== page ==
Generating fantasy maps

Martin O’Leary has created an excellent Fantasy Map Generator — and shared the source code!

I wanted to make maps that look like something you’d find at the back of one of the cheap paperback fantasy novels of my youth. I always had a fascination with these imagined worlds, which were often much more interesting than whatever luke-warm sub-Tolkien tale they were attached to.

At the same time, I wanted to play with terrain generation with a physical basis. There are loads of articles on the internet which describe terrain generation, and they almost all use some variation on a fractal noise approach, either directly (by adding layers of noise functions), or indirectly (e.g. through midpoint displacement). These methods produce lots of fine detail, but the large-scale structure always looks a bit off. Features are attached in random ways, with no thought to the processes which form landscapes. I wanted to try something a little bit different.

There are a few different stages to the generator. First we build up a height-map of the terrain, and do things like routing water flow over the surface. Then we can render the ‘physical’ portion of the map. Finally we can place cities and ‘regions’ on the map, and place their labels.

O’Leary does a first-rate job of explaining the process in clear and comprehensive terms. Best of all, he has provided a series of interactive examples, which are both fun and instructive.

Via Boing Boing:


I have not played Hook, but it looks interesting:


Via Rock Paper Shotgun:

The idea is that each level gives you this abstracted circuit board-looking diagram. There are lines and connecting points and overlapping straight and hooked pins. When you press the big black circles they activate the circuit board and retract any of the pins which are connected at the time. The catch is that the pins are layered so trying to activate them out of order will mean tugging ineffectually at pins whose removal is blocked by others.

I’d describe it as zen circuit board kerplunk and across the fifty levels I’ve played I sort of zone out, concentrating on lines and connections. You can try to remove multiple pins with a button press if you’re feeling flash or you can go one by one. The more you solve the clearer the board gets as extraneous circuitry is removed. I’ve only had one situation where I’d made the puzzle impossible by removing something vital to another circuit.

MAME going open-source

Happy news for MAME developers.

Gamasutra reports that MAME is going open source to be a “learning tool for developers.”

This is notable because MAME is seen to be the premier emulator for arcade games, and the volunteers who maintain it have done laudable work to preserve artifacts of the game industry in a playable state.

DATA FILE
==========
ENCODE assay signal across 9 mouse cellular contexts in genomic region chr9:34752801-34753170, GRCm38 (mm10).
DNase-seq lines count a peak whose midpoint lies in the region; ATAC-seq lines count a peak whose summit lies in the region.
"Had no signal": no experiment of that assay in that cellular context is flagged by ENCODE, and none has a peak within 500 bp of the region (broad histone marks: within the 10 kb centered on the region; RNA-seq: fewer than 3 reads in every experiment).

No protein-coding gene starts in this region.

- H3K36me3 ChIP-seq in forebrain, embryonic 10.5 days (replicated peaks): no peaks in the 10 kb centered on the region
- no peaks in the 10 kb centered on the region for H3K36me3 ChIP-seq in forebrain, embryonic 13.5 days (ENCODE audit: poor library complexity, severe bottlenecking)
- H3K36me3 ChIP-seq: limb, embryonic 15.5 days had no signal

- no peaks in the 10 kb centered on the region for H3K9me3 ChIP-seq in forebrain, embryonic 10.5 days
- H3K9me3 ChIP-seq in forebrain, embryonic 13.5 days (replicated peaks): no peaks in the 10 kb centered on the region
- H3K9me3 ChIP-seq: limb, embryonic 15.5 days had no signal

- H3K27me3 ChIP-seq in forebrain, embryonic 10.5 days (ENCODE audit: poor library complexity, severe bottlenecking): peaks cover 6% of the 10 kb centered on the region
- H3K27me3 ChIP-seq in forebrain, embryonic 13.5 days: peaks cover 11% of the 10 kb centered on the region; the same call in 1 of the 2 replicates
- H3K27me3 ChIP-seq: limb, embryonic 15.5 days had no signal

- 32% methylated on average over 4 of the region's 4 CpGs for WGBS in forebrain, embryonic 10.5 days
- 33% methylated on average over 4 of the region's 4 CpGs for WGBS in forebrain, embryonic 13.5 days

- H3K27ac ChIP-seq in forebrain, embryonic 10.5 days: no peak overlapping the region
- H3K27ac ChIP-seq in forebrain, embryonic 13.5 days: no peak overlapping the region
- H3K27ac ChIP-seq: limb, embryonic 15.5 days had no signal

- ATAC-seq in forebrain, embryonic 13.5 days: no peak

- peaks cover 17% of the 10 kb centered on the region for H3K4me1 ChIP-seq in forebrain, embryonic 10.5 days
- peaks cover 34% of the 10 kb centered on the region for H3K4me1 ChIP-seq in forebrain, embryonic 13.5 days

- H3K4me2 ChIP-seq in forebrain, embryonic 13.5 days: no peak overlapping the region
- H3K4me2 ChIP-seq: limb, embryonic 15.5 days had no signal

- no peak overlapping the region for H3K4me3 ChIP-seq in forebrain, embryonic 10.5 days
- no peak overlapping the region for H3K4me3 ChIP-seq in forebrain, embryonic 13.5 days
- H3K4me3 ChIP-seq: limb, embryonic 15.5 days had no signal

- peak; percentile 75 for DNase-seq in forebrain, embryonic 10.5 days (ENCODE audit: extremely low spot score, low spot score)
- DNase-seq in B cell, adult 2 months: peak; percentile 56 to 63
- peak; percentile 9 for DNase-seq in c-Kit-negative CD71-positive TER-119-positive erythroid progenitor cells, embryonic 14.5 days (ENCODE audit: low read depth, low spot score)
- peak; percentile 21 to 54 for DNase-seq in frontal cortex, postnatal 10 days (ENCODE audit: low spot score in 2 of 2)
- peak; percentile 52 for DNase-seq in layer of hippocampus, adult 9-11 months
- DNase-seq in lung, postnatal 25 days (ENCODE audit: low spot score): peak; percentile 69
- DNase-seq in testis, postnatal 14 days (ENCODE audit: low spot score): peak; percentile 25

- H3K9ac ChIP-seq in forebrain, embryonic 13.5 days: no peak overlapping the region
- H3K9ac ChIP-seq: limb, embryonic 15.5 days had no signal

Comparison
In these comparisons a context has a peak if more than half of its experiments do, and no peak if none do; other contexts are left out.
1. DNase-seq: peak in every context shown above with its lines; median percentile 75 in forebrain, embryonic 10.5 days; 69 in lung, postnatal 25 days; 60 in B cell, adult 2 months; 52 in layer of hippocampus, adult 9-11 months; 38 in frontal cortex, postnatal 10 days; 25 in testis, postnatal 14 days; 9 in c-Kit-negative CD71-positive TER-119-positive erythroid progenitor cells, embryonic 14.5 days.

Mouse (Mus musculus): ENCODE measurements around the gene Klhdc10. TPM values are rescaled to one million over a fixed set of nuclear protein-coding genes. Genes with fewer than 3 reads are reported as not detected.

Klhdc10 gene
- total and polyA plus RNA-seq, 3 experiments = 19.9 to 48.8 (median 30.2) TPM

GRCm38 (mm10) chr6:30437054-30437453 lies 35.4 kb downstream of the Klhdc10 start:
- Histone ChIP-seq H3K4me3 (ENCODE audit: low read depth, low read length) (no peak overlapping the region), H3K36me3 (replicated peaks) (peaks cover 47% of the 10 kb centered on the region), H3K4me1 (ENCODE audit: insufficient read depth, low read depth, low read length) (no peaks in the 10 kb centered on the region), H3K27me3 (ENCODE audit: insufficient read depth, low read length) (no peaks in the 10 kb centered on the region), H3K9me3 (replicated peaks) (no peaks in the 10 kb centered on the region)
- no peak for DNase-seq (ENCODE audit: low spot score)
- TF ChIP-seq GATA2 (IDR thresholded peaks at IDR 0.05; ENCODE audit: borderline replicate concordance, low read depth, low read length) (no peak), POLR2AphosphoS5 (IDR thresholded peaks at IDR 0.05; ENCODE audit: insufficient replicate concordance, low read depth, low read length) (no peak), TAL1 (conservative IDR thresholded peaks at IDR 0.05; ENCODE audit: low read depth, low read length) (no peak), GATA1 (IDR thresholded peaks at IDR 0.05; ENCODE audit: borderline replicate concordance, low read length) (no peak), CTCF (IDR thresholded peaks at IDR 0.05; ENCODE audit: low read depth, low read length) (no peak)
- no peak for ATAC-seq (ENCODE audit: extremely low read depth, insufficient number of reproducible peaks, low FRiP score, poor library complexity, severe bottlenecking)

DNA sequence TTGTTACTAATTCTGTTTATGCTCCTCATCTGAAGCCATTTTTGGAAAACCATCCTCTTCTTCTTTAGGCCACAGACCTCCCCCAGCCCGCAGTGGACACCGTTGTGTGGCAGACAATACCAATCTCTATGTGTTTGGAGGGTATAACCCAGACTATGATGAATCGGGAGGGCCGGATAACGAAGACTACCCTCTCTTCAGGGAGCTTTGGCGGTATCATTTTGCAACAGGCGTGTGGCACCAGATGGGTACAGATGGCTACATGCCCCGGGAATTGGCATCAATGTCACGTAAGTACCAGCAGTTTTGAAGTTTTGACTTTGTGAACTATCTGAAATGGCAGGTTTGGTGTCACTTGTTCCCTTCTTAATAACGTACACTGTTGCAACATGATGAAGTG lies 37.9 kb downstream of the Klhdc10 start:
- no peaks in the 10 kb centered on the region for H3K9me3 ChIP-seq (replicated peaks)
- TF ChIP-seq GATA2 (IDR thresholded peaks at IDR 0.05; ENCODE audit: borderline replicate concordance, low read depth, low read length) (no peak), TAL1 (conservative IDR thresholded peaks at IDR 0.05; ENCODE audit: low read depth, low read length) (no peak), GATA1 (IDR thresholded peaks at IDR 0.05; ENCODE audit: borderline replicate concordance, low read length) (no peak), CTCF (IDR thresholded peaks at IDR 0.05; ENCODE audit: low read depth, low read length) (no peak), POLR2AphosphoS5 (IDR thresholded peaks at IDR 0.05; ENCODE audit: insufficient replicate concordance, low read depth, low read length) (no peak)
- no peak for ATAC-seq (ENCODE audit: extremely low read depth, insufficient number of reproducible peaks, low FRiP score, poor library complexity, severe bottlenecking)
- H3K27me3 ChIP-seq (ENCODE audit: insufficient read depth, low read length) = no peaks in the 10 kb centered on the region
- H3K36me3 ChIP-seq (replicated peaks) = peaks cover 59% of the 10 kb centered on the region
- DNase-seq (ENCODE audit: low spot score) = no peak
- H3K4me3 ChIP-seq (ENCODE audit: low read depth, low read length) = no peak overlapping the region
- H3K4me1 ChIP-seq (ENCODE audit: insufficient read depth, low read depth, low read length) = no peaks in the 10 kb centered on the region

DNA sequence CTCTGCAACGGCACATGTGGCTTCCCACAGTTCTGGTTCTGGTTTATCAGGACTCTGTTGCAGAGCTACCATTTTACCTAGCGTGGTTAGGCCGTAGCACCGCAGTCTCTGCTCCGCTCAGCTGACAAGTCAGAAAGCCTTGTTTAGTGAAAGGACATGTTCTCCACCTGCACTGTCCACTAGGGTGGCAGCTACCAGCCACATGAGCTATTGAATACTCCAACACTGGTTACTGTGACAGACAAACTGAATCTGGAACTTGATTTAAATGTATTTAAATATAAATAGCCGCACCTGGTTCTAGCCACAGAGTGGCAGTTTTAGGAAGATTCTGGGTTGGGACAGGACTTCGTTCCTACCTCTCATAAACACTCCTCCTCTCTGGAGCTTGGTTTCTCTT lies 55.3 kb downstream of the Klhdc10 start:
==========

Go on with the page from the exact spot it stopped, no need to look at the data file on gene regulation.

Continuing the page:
Via BoingBoing.

MAME logo

Creating bacterial ‘fight clubs’ to discover new drugs

“Creating bacterial “fight clubs” is an effective way to find new drugs from natural sources.”

Bacteria Fight ClubThat is the conclusion of a team of Vanderbilt chemists who have been exploring ways to get bacteria to produce biologically active chemicals which they normally hold in reserve. These compounds are called secondary metabolites. They are designed to protect their bacterial host and attack its enemies, so they often have the right kind of activity to serve as the basis for effective new drugs.

… the “fight club” approach [analyzes] what happens when microbes compete.

… This procedure allowed the chemists to discover a new member of a class of biomolecules with broad-ranging activity ….


Via Slashdot.

This could be modeled as a game, either for pure entertainment — fight, bacteria, fight! — or as an aid to research (with bacteria fights!).

Verigames: verify software by playing games

VerigamesPlay games to help defend — or at least debug — your nation.

Formal Verification is the process of rigorously analyzing software to detect flaws that make programs vulnerable to exploitation. Performing this analysis requires highly skilled engineers with extensive training and experience. This makes the verification process costly and relatively slow.

The Defense Advanced Research Projects Agency (DARPA) Crowd Sourced Formal Verification (CSFV) program is interested in improving and advancing the current processes of formal verification by significantly increasing the number of people working on formal verification projects at any given time through crowd-sourcing. CSFV augments the intensive work done by formal verification experts by greatly decreasing the skill required to do formal verification.

Much of the work required in the process of formal verification can be automated. Computers can be programmed to automatically scour software applications and verify the absence of certain bugs that make the applications vulnerable to misuse. However, certain formal verification work needs to be done by human experts specifically trained to discover and address issues that can be missed by computers. However, there aren’t enough of these experts to cover the huge amount of software generated in today’s modern computing world.